’32 Update: Motor Mount & Trans. Mount Install (article 6, archived)


Here we see Mr. Horton attaching the 700r4 bracket to the insulator, which is bolted to the transmission. He’s not holding the engine up in this picture- we got a handy transmission jack to do that job. You’ll want to get everything mocked up where you want it, so that you attach the bracket to the center section at the correct angle for your car.
Parts shown:
Transmission mount: WS70013, Welder Series (after welding)
Motor mount kit: C005, Welder Series


Center the tailstock in the frame, and set it up about 1/4″ high; the insulator will settle a bit. Everything is tacked in place now.


Do you think this is level enough? We used two hydraulic jacks, one under each motor mount, to level the motor side-to-side. A lot of people say to make sure that the motor is level front-to-back, or it won’t run right. What, no one with a hot rod has ever driven through the Appalachians?? It’s not a crucial measurement. It’s more important to have the engine and pinion at the same angle. See Street Rodder’s driveshaft angle setup and Inland Empire Driveline’s power train setup guide for excellent information on this topic.


Here I’m giving the top plate a little pre-bend so it will clear the rubber lip on the insulator. They come with a tiny laser-cut slit across almost the whole plate that makes it really easy to bend, and yet it keeps its shape.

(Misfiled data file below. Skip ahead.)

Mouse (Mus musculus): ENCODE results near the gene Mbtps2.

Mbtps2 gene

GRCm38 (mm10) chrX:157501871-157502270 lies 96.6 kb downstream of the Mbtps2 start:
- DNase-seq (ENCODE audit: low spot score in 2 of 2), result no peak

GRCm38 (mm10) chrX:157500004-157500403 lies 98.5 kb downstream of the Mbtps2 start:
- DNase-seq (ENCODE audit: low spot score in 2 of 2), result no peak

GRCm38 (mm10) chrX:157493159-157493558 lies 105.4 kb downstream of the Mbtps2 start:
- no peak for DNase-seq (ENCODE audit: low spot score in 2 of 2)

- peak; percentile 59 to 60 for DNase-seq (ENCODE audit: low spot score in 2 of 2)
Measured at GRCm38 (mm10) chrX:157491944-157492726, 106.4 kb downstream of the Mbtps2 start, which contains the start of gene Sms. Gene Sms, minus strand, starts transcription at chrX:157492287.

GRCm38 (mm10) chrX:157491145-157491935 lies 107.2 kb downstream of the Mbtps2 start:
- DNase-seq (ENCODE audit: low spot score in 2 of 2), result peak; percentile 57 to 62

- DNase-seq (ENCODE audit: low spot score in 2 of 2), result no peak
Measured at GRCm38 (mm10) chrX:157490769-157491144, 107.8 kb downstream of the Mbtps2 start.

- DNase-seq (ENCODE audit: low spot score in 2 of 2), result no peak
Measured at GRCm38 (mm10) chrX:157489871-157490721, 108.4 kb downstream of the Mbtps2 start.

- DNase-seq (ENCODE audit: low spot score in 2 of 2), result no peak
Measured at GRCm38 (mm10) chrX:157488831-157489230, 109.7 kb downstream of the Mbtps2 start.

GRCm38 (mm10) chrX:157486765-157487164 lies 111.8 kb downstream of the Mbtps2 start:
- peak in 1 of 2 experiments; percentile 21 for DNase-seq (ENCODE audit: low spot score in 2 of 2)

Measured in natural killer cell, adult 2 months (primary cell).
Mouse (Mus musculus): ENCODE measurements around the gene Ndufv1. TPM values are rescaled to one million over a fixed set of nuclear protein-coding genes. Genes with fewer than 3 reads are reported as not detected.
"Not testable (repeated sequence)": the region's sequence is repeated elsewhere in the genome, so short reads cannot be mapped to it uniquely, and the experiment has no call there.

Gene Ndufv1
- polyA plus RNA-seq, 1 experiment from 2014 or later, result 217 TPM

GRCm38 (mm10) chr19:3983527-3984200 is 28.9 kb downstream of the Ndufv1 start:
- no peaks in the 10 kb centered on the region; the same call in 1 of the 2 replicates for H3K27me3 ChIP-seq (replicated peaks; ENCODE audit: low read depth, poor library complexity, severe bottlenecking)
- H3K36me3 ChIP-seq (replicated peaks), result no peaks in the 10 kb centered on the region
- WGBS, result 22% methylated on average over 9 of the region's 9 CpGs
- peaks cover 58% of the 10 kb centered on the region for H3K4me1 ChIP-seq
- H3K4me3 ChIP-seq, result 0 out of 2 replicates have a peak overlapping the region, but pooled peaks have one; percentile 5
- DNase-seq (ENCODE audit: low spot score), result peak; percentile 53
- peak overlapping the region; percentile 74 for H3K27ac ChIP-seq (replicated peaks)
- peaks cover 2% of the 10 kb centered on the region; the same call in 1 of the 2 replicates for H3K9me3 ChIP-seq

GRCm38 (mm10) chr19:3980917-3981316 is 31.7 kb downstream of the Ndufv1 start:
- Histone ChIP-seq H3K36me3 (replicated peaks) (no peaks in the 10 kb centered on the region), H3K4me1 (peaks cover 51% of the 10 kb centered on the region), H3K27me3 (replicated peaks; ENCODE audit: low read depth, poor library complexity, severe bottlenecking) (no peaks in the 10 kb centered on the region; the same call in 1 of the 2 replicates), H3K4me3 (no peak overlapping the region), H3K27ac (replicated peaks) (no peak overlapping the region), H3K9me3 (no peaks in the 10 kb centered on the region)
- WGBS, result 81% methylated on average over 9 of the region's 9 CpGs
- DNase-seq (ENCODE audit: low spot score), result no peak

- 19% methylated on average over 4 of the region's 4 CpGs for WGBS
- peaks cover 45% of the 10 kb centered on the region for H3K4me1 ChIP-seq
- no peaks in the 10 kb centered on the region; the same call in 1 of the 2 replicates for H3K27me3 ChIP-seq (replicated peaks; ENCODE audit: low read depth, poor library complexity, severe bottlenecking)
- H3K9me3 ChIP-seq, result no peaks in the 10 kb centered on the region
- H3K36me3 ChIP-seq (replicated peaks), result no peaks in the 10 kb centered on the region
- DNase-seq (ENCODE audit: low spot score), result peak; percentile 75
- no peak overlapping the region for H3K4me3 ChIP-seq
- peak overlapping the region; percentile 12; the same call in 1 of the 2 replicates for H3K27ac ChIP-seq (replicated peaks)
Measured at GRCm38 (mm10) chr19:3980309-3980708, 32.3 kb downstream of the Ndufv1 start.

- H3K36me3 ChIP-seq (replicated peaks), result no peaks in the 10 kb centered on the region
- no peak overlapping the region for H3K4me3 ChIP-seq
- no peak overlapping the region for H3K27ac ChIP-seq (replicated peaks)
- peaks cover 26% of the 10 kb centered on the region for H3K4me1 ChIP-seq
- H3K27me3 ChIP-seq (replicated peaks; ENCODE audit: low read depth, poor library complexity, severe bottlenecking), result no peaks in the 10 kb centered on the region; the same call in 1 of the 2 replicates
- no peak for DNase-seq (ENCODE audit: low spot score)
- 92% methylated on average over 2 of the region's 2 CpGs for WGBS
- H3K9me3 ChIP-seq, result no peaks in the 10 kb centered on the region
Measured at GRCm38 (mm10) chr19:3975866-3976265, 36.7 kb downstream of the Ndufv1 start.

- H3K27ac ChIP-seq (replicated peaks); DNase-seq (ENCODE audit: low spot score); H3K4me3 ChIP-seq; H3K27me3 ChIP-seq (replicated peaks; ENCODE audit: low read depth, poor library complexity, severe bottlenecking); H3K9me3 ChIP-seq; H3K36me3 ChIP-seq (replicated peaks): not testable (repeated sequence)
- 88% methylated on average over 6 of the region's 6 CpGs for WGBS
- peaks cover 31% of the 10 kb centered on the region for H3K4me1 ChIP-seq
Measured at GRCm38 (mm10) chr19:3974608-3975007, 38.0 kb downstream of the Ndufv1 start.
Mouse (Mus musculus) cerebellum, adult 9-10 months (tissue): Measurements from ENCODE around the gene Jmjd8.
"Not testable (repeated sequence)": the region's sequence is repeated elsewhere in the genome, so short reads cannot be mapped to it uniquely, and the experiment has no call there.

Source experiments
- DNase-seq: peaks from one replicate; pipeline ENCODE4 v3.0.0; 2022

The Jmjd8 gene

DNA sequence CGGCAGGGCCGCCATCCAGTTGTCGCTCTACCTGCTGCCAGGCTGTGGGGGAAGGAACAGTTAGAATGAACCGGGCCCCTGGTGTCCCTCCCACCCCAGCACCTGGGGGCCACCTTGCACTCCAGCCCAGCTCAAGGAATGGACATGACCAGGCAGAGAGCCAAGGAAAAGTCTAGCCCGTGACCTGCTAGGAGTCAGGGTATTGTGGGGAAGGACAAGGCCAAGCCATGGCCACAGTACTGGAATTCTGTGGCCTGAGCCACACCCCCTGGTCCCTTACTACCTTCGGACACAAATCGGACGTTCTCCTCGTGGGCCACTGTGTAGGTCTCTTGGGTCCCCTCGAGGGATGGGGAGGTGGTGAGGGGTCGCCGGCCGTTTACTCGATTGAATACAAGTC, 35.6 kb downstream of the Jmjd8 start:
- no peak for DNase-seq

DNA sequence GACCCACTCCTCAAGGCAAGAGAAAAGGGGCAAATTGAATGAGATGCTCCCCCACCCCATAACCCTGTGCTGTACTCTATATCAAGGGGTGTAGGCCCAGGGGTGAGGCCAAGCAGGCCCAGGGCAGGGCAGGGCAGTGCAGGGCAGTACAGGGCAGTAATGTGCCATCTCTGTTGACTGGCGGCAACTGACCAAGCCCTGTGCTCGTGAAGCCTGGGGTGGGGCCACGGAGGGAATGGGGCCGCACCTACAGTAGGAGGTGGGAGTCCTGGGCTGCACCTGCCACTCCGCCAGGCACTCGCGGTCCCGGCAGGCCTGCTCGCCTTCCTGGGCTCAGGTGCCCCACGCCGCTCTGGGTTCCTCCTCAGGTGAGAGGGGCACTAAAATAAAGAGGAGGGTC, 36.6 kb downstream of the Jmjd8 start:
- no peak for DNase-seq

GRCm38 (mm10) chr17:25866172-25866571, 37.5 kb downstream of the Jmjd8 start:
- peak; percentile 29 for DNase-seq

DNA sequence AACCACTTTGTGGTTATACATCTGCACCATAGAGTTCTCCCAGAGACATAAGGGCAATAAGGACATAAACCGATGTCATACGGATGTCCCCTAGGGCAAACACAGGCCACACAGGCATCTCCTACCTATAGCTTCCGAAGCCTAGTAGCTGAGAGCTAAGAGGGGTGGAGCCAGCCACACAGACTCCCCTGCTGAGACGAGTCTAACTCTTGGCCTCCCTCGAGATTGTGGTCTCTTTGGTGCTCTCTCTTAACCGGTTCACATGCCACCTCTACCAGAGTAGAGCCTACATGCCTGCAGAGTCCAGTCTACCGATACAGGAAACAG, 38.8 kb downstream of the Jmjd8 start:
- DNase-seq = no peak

This is the ridge I was talking about.


I’ve marked the bracket where I want to trim it. Remember: mark twice, cut once. Something like that. As you can see, there’s lots of extra length on the bracket, just in case you’ve got a freak frame or something. These mounts will fit anything from a model A to an F-100.


Safety first. Just in case an asteroid hits the shop while he’s trimming the bracket… Paul is ready for anything. He even has his lucky horseshoe.


This is the result of the bending and trimming. Now we need to transfer the angle under the bracket to the gusset. The slit will be welded shut after the gusset is made.


The trimmed gusset is on top of the gusset as it comes in the kit. Considering steel prices, buying this kit just so you have extra 3/16″ plate to make other brackets is well worth it!


All welded up: This picture shows a few things. The motor mount is being fitted, although it still needs a bit more welding between the gusset and the top plate. You can also see the passenger side jack which makes it really easy to level out the motor while we’re fitting the mounts. There is also one on the driver’s side.


This is another view of the motor mount. Looks good, eh?


Here’s the driver’s side mount being installed. This is the part where you bend the top plate down to the frame rail. Remember, there’s a slit in there- all you need to do is give it a little push, and it’ll bend and hold in position.

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